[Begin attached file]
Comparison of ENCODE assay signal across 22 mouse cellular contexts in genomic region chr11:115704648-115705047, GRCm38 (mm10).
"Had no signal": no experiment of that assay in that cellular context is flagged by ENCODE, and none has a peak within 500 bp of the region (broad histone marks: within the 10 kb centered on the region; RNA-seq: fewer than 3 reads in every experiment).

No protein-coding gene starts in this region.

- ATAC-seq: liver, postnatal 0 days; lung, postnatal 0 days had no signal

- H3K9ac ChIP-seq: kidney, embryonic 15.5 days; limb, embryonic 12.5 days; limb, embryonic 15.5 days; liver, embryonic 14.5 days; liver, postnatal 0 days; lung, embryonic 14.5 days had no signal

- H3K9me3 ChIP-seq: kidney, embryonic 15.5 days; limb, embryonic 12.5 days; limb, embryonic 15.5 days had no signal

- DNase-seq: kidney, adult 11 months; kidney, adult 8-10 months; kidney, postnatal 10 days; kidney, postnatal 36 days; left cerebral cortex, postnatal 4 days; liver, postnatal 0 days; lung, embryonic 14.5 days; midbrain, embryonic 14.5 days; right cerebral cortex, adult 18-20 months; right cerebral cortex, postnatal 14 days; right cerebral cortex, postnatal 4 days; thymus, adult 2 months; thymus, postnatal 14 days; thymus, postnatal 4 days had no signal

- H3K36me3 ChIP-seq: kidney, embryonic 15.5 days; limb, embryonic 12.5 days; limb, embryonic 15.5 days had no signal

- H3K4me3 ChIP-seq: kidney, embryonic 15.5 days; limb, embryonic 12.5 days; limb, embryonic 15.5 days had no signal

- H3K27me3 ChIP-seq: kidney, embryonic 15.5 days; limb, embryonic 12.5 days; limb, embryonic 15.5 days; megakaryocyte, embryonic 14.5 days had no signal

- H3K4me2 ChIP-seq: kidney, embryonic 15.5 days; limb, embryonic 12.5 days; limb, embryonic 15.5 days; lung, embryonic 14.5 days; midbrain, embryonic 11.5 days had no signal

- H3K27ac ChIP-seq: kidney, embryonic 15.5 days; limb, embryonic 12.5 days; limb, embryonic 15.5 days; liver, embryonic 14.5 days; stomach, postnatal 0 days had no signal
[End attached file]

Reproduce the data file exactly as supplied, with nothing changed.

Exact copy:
Comparison of ENCODE assay signal across 22 mouse cellular contexts in genomic region chr11:115704648-115705047, GRCm38 (mm10).
"Had no signal": no experiment of that assay in that cellular context is flagged by ENCODE, and none has a peak within 500 bp of the region (broad histone marks: within the 10 kb centered on the region; RNA-seq: fewer than 3 reads in every experiment).

No protein-coding gene starts in this region.

- ATAC-seq: liver, postnatal 0 days; lung, postnatal 0 days had no signal

- H3K9ac ChIP-seq: kidney, embryonic 15.5 days; limb, embryonic 12.5 days; limb, embryonic 15.5 days; liver, embryonic 14.5 days; liver, postnatal 0 days; lung, embryonic 14.5 days had no signal

- H3K9me3 ChIP-seq: kidney, embryonic 15.5 days; limb, embryonic 12.5 days; limb, embryonic 15.5 days had no signal

- DNase-seq: kidney, adult 11 months; kidney, adult 8-10 months; kidney, postnatal 10 days; kidney, postnatal 36 days; left cerebral cortex, postnatal 4 days; liver, postnatal 0 days; lung, embryonic 14.5 days; midbrain, embryonic 14.5 days; right cerebral cortex, adult 18-20 months; right cerebral cortex, postnatal 14 days; right cerebral cortex, postnatal 4 days; thymus, adult 2 months; thymus, postnatal 14 days; thymus, postnatal 4 days had no signal

- H3K36me3 ChIP-seq: kidney, embryonic 15.5 days; limb, embryonic 12.5 days; limb, embryonic 15.5 days had no signal

- H3K4me3 ChIP-seq: kidney, embryonic 15.5 days; limb, embryonic 12.5 days; limb, embryonic 15.5 days had no signal

- H3K27me3 ChIP-seq: kidney, embryonic 15.5 days; limb, embryonic 12.5 days; limb, embryonic 15.5 days; megakaryocyte, embryonic 14.5 days had no signal

- H3K4me2 ChIP-seq: kidney, embryonic 15.5 days; limb, embryonic 12.5 days; limb, embryonic 15.5 days; lung, embryonic 14.5 days; midbrain, embryonic 11.5 days had no signal

- H3K27ac ChIP-seq: kidney, embryonic 15.5 days; limb, embryonic 12.5 days; limb, embryonic 15.5 days; liver, embryonic 14.5 days; stomach, postnatal 0 days had no signal